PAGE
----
The sculpture show is titled “”In the Unequal Cross-Lights” — Contemporary Sculptors Respond to the Whaling Museum Collections” and the title is derived from Moby-Dick. From David Boyce’s article in the New Bedford Standard Times:
The project’s title is taken from “Moby-Dick,” referring to Ishmael’s visit to the Spouter-Inn, where in the “unequal cross-lights” he sees a painting on the wall that confounds him. Melville writes that this artwork requires “careful inquiry,” “earnest contemplation,” and “repeated ponderings.” In other words, much like looking at some contemporary art work, one must allow it time to divulge its intentions, its message, its meaning, or merely its composition.
Photo from ErikDurant.com
Jeremy Wood is a multidiscipline artist and map maker whose diverse work offers people and places a playground of space and time. In October 2000 he began to explore GPS satellite technology as a tool for digital mark making on water, over land, and in the air. He makes drawings and maps of his movements by recording all his daily journeys with GPS to create a personal cartography. (from the artist’s website)
One of Wood’s projects included a walk though London along the quote: “It is not down in any map; true places never are.” Herman Melville, Moby Dick.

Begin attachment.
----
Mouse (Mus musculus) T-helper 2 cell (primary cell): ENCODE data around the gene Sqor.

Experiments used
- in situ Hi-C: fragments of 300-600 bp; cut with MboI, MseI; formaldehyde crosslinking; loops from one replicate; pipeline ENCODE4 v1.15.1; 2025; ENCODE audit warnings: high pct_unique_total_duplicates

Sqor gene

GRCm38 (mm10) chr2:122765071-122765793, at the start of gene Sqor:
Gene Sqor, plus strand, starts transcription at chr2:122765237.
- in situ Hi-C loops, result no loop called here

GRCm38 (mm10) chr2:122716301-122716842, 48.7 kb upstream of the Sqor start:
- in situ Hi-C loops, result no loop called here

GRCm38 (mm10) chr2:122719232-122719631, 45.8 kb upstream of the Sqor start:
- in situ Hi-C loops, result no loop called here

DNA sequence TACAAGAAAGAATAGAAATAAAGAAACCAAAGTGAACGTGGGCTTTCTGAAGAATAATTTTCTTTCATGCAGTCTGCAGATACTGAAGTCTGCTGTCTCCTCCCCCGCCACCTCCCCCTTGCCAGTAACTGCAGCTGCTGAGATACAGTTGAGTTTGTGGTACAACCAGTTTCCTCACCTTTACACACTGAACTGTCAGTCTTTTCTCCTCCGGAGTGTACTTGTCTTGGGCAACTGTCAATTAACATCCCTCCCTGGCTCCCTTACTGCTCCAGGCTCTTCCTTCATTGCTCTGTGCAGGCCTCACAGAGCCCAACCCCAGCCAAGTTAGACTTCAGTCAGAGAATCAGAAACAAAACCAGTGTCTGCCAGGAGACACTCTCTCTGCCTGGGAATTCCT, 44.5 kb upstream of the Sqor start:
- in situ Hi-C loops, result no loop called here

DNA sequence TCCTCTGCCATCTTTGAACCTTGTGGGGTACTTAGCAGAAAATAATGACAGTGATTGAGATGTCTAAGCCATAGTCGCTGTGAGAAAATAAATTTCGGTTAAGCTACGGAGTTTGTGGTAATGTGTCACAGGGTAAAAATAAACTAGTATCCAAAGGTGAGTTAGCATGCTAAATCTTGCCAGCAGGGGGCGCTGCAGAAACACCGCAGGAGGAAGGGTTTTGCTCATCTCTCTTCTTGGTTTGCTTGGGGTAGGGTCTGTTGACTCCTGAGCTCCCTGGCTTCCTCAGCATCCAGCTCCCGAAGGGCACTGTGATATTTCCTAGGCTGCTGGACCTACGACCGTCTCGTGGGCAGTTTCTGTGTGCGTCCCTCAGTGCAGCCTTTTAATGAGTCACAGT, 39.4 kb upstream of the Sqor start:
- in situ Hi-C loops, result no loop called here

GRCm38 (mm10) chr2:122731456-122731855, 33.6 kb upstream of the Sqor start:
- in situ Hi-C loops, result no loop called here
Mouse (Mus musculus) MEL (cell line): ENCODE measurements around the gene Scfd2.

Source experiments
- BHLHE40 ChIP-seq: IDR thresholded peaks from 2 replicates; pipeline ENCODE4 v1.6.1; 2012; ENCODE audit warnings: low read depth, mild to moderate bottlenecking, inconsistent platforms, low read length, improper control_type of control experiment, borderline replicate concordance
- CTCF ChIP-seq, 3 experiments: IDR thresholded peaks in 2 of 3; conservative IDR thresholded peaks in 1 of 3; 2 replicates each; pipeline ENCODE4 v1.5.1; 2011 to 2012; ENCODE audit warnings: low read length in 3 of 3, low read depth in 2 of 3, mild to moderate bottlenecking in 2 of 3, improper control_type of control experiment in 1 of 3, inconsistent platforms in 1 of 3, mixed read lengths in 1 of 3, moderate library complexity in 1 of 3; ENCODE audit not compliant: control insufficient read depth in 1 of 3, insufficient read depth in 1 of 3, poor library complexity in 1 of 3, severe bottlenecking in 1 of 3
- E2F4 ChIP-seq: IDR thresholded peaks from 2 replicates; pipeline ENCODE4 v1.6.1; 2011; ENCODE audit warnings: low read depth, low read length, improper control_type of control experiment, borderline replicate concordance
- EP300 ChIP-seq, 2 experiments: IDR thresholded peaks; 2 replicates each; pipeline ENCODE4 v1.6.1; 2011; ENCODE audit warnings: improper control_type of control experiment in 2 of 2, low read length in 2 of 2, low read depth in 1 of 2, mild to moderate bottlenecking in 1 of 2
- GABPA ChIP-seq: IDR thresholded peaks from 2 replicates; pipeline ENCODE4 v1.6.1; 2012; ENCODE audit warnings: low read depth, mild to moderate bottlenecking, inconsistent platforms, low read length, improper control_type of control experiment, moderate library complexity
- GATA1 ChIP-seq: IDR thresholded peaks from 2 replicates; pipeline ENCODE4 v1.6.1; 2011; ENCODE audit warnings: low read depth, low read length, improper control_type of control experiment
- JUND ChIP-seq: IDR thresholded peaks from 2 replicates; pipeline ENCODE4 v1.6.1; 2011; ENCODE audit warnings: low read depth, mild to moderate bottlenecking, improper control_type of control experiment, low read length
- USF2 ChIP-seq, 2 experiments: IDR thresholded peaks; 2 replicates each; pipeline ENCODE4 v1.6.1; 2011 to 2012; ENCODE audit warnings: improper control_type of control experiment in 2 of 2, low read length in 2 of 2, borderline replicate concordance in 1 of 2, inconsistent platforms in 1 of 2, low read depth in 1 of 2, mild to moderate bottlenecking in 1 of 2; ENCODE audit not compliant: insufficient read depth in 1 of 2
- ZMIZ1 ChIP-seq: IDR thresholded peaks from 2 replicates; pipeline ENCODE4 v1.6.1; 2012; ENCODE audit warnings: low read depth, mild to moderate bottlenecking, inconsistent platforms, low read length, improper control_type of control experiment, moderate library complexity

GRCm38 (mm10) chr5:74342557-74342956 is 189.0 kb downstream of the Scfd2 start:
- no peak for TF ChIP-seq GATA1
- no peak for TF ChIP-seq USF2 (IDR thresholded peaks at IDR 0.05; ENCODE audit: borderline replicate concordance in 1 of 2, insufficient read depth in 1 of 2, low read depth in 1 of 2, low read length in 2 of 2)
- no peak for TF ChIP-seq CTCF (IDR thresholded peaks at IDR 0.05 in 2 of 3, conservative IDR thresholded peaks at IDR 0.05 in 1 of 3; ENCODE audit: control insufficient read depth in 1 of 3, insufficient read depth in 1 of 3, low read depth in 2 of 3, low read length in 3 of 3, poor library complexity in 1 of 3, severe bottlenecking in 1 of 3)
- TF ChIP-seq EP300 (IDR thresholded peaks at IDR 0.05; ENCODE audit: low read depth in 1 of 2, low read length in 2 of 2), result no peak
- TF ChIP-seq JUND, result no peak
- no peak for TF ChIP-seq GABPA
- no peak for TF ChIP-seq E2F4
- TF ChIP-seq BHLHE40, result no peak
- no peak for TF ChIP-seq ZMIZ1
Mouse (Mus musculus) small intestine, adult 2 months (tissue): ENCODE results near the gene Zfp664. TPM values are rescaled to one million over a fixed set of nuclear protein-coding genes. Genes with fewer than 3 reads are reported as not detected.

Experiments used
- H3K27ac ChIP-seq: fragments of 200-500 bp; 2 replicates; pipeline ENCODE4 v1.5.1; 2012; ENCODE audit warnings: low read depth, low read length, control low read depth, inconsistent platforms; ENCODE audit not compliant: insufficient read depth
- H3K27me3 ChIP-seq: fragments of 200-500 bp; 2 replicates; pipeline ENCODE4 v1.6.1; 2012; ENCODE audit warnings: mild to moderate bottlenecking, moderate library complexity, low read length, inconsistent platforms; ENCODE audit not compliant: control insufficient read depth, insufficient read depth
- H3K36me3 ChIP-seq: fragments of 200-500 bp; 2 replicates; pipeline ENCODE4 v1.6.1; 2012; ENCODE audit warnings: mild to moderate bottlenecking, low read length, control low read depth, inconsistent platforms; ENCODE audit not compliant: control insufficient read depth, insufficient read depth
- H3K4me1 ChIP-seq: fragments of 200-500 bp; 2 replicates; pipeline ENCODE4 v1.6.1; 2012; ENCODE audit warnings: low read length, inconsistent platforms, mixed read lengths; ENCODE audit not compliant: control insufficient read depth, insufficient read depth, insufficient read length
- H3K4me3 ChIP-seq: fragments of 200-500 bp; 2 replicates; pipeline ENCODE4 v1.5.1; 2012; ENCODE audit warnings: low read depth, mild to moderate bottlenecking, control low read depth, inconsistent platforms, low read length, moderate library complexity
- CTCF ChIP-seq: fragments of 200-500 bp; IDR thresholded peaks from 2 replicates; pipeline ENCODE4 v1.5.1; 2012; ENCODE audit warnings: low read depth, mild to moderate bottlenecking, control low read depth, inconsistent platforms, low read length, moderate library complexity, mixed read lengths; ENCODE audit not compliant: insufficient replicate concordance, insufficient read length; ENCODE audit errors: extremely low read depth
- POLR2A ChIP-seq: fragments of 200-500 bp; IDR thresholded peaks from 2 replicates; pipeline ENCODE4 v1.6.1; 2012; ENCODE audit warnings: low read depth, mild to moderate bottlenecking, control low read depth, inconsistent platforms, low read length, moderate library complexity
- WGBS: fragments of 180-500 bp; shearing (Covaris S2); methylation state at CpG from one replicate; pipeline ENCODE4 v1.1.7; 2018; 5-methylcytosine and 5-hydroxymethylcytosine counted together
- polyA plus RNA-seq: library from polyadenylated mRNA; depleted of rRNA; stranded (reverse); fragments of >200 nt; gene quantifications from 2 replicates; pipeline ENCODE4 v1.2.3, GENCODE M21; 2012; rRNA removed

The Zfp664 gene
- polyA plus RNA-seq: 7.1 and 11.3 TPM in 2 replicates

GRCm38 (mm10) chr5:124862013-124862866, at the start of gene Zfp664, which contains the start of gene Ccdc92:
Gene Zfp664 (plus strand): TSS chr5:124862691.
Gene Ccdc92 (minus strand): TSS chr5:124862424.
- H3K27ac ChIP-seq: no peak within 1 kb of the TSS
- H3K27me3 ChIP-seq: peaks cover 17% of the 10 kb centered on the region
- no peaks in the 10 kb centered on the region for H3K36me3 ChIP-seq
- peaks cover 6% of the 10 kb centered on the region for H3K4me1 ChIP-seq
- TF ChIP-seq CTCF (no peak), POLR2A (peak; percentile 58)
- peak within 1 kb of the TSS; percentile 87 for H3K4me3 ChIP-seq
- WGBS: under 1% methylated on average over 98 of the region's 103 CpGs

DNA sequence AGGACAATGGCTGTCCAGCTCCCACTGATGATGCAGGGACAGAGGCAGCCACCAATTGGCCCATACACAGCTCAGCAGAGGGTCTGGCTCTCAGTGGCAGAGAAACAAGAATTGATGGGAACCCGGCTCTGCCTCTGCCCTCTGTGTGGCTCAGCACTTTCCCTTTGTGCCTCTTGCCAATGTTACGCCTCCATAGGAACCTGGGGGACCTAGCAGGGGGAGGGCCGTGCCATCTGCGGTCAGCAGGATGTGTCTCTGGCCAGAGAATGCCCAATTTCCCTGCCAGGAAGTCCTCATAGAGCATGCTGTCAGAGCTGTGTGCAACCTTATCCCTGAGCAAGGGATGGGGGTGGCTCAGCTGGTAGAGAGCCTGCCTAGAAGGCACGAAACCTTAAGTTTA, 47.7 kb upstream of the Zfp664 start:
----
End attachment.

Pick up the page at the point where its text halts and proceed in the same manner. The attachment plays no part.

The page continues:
Also from the artist’s website.
The text was written over a period of three months from January 2005. The length of the line recorded on foot for the drawing was 44.2 miles, and the total distance traveled to make the drawing was 458.6 miles. I had two bicycle punctures with reinforced puncture resistant tires, the first of which happened 20 miles into a journey looking for locations that ended in having to push the bike home for 9 miles. After closing the body of the last letter, I headed as far north as the land allowed to a small pier on which the Greenwich Meridian is marked, and finished the drawing by circling around on the footpath at the edge of the River Thames for a full stop.
Via PowerMobyDick where you can find lots of other interesting Moby-Dick digital ephemera.
Bet you couldn’t say that fast three times. No worries because even though many, many more than 3 just went on view at the always amazing National Maritime Museum in Greenwich, England, the special exhibition, which has been has been developed in collaboration with the Musée National de la Marine, Paris, is simply titled Toy Boats!
From the website:
Between 1850 and 1950 the development of ships underwent a massive change as steel and steam replaced wood and sail. This ignited the imaginations of children and toy makers and was met by an equivalent ‘Golden Age’ in the development of toy boats.
Borrowing extensively from the collection of the Musée national de la Marine in Paris and some of Britain’s foremost collectors, ‘Toy Boats’ showcases over 100 colourful and imaginative toys which recall the grand liners, submarines and battleships that defined and defended the nation.
By the way, here’s why you can’t say “toy boat” three time fast.